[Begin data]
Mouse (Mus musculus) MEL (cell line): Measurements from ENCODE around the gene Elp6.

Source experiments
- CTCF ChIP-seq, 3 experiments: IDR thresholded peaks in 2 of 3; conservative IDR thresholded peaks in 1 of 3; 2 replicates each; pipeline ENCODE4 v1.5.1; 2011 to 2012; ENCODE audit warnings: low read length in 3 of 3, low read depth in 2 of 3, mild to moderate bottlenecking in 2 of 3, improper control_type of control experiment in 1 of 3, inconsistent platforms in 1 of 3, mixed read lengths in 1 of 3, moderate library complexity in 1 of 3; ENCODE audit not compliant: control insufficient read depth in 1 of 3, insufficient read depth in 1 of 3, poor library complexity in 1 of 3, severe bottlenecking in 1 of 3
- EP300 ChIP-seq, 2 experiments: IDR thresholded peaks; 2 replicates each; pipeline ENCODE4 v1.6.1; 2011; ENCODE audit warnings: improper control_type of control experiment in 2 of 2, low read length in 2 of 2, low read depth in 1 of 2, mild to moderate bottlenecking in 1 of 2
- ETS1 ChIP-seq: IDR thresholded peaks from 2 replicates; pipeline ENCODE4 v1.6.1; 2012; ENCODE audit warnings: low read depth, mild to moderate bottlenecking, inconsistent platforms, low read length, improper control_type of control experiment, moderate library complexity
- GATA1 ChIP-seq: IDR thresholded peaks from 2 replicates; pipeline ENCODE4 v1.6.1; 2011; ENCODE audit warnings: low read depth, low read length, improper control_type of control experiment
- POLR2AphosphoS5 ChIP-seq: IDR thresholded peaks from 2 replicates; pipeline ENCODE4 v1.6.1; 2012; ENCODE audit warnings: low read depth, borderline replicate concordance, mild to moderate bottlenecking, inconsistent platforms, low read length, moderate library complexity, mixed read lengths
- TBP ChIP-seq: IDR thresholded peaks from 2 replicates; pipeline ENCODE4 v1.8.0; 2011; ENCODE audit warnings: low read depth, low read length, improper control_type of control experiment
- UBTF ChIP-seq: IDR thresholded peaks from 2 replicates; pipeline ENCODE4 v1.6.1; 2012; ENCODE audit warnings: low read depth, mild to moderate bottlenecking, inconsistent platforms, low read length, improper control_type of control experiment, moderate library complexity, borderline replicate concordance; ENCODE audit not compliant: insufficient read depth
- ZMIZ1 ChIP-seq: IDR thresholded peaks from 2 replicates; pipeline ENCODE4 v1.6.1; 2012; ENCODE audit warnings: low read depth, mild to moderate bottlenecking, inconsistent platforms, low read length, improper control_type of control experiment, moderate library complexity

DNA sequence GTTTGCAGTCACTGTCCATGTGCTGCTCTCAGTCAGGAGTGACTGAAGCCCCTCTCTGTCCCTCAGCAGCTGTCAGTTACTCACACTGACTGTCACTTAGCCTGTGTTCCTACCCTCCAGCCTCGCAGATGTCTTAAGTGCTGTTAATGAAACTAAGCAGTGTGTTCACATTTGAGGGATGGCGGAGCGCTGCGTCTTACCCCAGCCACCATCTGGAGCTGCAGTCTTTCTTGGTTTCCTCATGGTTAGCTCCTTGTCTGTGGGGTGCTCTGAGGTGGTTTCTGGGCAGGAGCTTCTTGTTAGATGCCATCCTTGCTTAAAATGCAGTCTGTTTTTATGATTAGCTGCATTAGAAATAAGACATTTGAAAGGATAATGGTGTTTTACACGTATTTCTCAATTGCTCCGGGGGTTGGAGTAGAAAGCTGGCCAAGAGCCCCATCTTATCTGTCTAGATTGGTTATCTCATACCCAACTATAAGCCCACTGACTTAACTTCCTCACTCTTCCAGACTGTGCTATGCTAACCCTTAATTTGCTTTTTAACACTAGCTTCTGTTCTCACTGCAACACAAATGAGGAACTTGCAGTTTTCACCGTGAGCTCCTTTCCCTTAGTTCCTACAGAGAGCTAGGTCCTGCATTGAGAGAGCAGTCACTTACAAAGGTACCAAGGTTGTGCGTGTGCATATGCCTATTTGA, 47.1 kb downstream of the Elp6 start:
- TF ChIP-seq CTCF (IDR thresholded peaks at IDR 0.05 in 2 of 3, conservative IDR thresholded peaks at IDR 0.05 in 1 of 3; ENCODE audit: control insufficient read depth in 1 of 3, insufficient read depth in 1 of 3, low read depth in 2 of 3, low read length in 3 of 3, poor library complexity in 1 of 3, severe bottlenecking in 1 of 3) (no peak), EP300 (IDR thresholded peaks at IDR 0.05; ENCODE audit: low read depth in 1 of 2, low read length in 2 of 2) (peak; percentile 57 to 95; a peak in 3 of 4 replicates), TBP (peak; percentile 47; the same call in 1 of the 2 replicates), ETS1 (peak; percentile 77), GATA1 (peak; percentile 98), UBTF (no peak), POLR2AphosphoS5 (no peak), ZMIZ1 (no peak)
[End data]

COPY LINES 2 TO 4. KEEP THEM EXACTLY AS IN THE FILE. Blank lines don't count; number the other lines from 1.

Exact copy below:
Source experiments
- CTCF ChIP-seq, 3 experiments: IDR thresholded peaks in 2 of 3; conservative IDR thresholded peaks in 1 of 3; 2 replicates each; pipeline ENCODE4 v1.5.1; 2011 to 2012; ENCODE audit warnings: low read length in 3 of 3, low read depth in 2 of 3, mild to moderate bottlenecking in 2 of 3, improper control_type of control experiment in 1 of 3, inconsistent platforms in 1 of 3, mixed read lengths in 1 of 3, moderate library complexity in 1 of 3; ENCODE audit not compliant: control insufficient read depth in 1 of 3, insufficient read depth in 1 of 3, poor library complexity in 1 of 3, severe bottlenecking in 1 of 3
- EP300 ChIP-seq, 2 experiments: IDR thresholded peaks; 2 replicates each; pipeline ENCODE4 v1.6.1; 2011; ENCODE audit warnings: improper control_type of control experiment in 2 of 2, low read length in 2 of 2, low read depth in 1 of 2, mild to moderate bottlenecking in 1 of 2